Retired since summer 1999.
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Old 10-29-2019, 01:13 PM   #9
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For tax management purposes at age 63 i prefer to take my distribution near the end of the year. Once RMD's kick in I may just switch to a single distribution early in the year to get it out of the way.
Took SS at 62 and hope I live long enough to regret the decision.
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Old 10-29-2019, 03:17 PM   #10
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I am in the camp of take cash when the portfolio is high as I keep a large cash position in both IRA (401K rollover) and taxable accounts of 3 to 5 yrs worth expenses in total. Then manage realized income with a WDs from IRA cash to manage income taxes and ACA tax credits. Mostly CD ladders. As the farmer says take the eggs when the hen lays them and it works for me.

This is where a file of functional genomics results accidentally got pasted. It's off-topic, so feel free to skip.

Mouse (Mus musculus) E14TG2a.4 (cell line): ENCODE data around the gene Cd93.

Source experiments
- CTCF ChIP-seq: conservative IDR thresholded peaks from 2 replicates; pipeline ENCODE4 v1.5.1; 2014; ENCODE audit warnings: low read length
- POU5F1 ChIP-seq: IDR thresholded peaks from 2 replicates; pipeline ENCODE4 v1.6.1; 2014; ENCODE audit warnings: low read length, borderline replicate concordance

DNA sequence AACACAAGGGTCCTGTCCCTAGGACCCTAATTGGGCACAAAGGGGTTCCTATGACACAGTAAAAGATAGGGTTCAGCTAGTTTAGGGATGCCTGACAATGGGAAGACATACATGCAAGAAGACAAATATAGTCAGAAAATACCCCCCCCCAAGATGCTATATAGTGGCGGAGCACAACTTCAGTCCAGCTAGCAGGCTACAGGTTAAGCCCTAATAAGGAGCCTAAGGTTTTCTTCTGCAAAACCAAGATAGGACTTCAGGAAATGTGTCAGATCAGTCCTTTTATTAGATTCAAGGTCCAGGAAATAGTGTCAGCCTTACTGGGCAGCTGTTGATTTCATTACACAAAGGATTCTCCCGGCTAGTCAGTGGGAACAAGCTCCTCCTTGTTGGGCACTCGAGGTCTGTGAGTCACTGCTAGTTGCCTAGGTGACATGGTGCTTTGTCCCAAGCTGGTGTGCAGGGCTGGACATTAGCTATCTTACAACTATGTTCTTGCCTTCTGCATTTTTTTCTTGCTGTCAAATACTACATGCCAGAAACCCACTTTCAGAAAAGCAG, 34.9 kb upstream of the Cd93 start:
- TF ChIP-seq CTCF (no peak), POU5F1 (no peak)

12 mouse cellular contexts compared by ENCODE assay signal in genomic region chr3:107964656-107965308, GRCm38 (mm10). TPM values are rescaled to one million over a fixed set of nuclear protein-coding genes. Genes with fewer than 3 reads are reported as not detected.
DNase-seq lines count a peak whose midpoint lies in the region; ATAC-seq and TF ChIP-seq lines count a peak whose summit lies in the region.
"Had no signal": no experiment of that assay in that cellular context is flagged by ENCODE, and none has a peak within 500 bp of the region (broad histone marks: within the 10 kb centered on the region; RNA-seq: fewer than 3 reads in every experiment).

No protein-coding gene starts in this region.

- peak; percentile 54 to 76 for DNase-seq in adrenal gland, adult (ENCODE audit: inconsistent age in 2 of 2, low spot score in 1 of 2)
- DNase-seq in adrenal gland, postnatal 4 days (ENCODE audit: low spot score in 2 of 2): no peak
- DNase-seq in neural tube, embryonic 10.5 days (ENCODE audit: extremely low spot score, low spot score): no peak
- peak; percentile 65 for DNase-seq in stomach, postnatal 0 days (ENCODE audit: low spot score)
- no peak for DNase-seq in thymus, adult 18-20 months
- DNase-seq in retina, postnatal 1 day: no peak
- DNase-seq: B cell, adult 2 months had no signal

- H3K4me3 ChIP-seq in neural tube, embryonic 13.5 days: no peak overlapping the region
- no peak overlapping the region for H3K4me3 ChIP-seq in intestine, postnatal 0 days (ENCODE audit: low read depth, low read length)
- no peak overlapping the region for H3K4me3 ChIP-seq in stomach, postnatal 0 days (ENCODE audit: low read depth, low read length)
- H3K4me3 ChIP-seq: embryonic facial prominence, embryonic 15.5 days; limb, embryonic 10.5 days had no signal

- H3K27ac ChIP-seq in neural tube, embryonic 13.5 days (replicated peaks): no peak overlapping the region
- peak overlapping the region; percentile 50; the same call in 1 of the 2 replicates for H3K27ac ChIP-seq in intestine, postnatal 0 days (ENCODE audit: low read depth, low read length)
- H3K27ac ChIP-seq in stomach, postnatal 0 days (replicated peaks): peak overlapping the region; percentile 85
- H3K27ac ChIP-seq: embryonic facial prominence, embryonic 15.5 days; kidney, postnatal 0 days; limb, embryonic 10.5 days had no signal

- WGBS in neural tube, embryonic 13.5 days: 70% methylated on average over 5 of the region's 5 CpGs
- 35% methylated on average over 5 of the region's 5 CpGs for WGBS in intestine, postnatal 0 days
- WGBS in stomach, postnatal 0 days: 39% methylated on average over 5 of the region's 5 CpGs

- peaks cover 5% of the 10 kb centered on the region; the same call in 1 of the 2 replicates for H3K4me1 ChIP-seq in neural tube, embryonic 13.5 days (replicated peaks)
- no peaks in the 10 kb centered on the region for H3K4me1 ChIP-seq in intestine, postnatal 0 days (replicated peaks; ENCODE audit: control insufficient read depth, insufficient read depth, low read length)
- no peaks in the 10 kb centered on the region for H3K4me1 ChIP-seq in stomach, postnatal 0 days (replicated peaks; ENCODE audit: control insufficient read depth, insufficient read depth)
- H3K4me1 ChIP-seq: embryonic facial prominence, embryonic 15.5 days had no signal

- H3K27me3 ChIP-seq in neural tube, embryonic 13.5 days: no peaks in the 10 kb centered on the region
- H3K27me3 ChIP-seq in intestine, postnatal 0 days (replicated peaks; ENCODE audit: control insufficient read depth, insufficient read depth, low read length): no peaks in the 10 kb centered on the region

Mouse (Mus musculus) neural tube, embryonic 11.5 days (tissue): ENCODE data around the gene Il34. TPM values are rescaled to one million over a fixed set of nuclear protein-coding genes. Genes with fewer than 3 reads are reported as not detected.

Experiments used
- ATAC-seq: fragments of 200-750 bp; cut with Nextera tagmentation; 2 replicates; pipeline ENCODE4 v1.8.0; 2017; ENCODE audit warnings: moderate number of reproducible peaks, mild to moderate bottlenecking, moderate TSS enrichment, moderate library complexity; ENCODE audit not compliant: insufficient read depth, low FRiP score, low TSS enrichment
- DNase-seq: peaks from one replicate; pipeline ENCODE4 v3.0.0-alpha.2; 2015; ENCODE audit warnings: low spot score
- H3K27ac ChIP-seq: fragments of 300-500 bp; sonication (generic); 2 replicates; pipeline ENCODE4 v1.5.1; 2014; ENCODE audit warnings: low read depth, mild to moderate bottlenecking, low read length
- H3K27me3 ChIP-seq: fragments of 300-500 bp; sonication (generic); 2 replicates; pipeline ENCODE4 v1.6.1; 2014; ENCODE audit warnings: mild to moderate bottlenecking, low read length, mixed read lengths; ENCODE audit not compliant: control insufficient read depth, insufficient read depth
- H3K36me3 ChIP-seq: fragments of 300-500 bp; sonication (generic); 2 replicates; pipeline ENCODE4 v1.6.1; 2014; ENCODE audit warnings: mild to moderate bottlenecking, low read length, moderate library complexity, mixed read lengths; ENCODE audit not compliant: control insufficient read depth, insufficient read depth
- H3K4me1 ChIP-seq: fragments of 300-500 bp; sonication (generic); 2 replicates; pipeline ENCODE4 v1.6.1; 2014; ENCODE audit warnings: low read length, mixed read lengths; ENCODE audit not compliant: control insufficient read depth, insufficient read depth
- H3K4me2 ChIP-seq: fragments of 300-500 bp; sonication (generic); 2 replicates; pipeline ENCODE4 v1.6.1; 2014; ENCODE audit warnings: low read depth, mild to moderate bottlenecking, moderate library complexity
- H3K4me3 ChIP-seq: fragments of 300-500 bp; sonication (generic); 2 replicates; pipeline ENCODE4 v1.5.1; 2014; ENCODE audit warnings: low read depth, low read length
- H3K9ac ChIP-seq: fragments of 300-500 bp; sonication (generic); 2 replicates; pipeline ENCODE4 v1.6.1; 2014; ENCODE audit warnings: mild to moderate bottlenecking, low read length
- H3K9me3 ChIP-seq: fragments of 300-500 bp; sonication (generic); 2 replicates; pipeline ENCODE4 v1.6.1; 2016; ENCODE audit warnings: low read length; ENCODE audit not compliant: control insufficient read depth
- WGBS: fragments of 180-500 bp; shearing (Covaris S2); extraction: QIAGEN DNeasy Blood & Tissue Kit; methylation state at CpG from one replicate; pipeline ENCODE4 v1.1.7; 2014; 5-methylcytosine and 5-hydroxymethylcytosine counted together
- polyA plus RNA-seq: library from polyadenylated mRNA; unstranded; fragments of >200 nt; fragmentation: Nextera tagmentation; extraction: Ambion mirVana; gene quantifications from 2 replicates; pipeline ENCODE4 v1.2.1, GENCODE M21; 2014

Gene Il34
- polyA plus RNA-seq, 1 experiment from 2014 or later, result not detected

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Old 10-29-2019, 04:04 PM   #11
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For me, this is a two-part process. 1) Sell equities when they're high, and move to a MM fund at the brokerage house; 2) Transfer roughly equal monthly installments from MM account to a brick and mortar bank.

That way, when I eventually want to qualify for a loan, I'll have a record of regular deposits. Monthly deposits to checking also help me ensure that I'm sticking to my budget, and understand whether I"m running a surplus or deficit. Since half of my spending, roughly, is travel-discretionary, it's nice to know readily what's remaining in the budget!
Balance in everything.
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Old 10-29-2019, 04:13 PM   #12
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Our after tax fund is not very tax efficient, so we have Cg's/Div/Int to the tune of 40% of our spending. That gets moved as needed to the checking account. We also have some bond funds that are at about par value, and we have been selling these, monthly, to create the "paycheck". That leaves room for some Roth Conversions in the 12% bracket.

FWIW, I envy the young-un's here that are trying to learn. The concept of tax efficient investments was nowhere close to my radar screen even just 20 years ago.